Identify and eliminate toxic exposure from all possible/practical sources. In the categories that follow, an in-depth question-and-answer exchange is required to determine a possible, unlikely or definite problem.

  1. Medications: Look up the signs, symptoms and interactions of all prescribed and over-the-counter medications regularly used. It's not unusual for prescription medications to be ordered by more than one physician and filled by more than one pharmacist. It's also not unusual for a patient receiving these drugs to neglect disclosure of over-the-counter medications they use. Patients on multiple drugs often are surprised to discover how many problems can be caused by interactions that have been overlooked.
  2. Home Environment: In their household environment, is there a possibility of mold, mildew, rodent or insect infestation in their immediate living and sleeping quarters? Question the age of the mattress and how often items such as carpets and drapery are cleaned. Animal exposure also should be addressed.
  3. Kitchen: Are sponges and brushes washed regularly? How long do leftovers sit before refrigeration? How many days are leftovers typically consumed? Is there cross-contamination during meal preparation?
  4. Personal Hygiene: Anything that a person wipes, sprays, rubs or places on their body is potentially toxic. Are toothbrushes ever cleaned and/or changed regularly?
  5. Household Cleaners: Everything from laundry detergent to products used on floors, counters, windows, carpets, wooden structures and other materials should be investigated for potential links by either direct contact or inhalation.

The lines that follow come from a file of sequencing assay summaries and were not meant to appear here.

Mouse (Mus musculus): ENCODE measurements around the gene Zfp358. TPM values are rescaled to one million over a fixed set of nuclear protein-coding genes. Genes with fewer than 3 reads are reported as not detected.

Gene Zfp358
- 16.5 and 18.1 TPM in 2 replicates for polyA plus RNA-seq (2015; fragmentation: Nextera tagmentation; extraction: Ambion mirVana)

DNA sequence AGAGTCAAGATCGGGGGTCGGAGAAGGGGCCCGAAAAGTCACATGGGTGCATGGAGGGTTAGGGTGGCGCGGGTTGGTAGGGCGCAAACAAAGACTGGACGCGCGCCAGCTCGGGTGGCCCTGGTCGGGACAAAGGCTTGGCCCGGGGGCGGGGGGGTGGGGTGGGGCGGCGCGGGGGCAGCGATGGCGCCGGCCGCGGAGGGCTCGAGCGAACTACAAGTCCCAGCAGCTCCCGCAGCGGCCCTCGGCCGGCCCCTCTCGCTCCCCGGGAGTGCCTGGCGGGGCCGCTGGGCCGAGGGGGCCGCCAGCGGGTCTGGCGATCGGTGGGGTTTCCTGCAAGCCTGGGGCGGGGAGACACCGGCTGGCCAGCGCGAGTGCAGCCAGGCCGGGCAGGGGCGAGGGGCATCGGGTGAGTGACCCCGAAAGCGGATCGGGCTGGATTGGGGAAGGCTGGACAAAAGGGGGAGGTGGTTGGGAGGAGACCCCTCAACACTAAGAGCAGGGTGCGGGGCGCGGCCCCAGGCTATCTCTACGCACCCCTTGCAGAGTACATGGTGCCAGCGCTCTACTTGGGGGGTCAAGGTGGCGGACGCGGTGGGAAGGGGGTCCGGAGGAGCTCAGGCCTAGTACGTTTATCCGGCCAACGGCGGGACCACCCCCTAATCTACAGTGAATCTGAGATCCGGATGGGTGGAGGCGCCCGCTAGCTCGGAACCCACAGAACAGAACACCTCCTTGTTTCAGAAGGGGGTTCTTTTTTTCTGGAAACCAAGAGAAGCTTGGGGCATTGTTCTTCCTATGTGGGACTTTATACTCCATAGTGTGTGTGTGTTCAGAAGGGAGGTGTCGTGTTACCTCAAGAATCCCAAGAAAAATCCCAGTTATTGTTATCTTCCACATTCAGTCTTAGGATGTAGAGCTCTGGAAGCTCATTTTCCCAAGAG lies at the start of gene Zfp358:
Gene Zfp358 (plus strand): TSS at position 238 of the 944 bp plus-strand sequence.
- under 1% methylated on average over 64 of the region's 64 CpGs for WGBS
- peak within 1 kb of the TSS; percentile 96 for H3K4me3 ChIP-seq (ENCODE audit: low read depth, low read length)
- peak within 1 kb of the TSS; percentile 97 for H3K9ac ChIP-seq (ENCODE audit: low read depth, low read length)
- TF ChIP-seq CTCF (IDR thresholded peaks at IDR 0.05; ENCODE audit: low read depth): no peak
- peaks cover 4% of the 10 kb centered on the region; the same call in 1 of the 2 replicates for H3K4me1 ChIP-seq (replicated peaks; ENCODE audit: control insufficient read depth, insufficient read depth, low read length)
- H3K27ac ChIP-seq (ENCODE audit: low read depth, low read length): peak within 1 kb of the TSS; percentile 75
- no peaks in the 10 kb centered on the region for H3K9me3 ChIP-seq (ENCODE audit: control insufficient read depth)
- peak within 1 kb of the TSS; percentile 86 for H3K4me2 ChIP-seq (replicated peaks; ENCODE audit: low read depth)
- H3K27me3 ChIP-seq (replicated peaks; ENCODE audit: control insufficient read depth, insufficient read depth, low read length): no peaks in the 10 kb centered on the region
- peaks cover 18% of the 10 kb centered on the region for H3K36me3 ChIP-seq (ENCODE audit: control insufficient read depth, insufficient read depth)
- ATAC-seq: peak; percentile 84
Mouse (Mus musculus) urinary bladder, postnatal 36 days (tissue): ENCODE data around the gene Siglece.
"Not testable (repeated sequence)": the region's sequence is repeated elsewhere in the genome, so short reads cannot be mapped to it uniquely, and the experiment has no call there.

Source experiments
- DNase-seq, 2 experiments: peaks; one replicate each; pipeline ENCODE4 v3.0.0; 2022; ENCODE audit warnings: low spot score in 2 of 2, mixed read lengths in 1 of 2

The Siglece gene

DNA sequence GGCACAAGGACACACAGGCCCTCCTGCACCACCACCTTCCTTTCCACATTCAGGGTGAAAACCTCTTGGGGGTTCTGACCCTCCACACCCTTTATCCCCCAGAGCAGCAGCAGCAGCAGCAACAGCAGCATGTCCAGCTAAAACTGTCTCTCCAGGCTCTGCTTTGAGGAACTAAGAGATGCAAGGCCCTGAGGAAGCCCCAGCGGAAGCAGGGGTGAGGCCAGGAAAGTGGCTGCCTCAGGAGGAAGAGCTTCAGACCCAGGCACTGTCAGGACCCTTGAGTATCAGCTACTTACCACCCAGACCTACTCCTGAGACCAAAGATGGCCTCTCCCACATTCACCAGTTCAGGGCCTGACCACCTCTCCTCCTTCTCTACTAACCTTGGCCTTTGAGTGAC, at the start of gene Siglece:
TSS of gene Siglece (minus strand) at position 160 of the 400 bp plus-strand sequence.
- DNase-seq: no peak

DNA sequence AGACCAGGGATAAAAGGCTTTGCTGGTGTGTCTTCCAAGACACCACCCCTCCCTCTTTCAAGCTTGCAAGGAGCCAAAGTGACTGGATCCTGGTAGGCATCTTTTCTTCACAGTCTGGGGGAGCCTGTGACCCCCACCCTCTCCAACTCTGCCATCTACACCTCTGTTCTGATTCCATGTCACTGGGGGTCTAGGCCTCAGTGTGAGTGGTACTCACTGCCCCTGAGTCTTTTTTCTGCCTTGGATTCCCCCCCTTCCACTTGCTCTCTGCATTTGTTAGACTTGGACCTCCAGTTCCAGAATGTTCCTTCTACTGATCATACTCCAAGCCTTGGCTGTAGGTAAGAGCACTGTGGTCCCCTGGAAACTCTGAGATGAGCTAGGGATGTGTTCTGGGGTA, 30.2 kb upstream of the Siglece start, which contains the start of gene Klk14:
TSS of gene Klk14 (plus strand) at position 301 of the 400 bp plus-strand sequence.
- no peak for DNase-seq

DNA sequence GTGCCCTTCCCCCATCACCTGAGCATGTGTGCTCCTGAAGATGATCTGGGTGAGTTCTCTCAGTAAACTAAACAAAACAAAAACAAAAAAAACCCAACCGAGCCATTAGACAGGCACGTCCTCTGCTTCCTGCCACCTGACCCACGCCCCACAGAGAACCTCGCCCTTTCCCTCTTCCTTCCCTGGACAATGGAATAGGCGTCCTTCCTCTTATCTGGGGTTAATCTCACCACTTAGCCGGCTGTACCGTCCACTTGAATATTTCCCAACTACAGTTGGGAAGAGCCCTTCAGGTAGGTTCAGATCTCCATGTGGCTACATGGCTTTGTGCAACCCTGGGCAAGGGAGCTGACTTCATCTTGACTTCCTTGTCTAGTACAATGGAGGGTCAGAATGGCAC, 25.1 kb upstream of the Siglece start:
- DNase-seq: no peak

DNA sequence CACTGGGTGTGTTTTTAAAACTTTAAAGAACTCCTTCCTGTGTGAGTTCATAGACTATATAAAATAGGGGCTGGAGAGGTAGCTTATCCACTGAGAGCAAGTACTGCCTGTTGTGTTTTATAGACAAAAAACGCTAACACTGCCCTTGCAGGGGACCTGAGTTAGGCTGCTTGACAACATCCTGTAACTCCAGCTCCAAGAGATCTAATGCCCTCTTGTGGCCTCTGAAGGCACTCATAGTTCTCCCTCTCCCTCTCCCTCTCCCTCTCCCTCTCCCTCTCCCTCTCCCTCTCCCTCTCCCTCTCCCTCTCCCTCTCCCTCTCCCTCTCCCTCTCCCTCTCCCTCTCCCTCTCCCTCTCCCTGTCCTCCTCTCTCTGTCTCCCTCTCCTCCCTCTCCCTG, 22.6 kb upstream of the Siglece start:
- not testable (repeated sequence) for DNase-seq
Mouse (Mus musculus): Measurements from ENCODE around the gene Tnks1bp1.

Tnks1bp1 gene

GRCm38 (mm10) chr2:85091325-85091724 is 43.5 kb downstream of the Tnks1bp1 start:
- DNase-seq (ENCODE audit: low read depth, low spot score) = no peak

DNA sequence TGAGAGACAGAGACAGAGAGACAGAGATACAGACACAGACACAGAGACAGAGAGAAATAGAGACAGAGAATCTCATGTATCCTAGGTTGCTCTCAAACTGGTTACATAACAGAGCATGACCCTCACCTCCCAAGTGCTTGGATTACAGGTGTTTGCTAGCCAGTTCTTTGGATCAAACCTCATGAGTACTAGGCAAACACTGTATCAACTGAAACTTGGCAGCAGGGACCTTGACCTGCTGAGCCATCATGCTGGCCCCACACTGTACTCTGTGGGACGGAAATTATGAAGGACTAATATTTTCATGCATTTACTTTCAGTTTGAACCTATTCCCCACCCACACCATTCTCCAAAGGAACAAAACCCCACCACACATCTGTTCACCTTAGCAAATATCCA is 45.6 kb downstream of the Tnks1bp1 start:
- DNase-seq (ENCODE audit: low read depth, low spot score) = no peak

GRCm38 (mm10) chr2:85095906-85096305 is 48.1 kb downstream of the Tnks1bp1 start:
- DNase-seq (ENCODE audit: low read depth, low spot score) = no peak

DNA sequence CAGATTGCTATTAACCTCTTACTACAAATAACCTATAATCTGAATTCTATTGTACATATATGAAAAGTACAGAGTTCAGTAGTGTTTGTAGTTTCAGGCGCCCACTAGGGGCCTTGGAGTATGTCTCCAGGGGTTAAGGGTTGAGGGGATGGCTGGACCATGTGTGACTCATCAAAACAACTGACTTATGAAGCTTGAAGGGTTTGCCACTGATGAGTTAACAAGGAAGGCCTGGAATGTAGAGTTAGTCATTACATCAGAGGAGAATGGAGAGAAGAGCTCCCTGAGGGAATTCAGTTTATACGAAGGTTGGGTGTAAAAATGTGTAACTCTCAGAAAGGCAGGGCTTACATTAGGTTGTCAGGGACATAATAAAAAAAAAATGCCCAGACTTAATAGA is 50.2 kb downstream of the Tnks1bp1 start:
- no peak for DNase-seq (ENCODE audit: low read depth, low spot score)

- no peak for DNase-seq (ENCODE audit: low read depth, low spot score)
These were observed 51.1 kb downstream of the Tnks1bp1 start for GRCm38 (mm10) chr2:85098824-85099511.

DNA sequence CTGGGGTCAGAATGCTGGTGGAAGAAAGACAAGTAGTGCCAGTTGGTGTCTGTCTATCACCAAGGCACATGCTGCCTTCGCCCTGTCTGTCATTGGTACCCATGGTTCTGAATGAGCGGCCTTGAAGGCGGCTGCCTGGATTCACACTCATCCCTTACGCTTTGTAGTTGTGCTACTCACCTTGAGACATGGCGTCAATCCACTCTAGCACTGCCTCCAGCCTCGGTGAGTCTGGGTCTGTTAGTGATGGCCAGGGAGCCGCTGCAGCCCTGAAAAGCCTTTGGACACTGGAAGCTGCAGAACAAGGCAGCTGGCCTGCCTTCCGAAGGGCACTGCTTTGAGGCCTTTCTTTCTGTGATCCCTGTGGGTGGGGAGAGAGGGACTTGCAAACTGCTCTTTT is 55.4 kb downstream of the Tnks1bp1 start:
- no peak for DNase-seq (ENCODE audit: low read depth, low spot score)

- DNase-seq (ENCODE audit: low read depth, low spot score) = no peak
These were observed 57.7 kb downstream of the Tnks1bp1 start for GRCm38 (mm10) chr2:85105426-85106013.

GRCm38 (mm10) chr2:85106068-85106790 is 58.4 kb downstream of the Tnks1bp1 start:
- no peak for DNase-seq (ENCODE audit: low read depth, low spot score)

6. Yard/Projects/Hobbies: Insecticides, pesticides, herbicides, solvents, paints, metals and glues may be potential sources of toxins. It's common for chemicals used during relaxing or fun activities to be overlooked as possible irritants.
  7. Air: Have heating and air conditioning filters been changed or cleaned regularly? Determine if there are windows open which draw air from nearby industries or major highways. If there are air purifiers present, are the filters being changed? California just banned some ozone purifiers because their use increased asthma and allergies. Did symptoms increase following the purchase of such a product?
  8. Water: Have household water filters (including the freezer's ice maker and the refrigerator's cold water dispenser) been cleaned or replaced regularly?
  9. Workplace: Is there any link between anything at the job and the onset, development or exacerbation of the patient's complaint complex?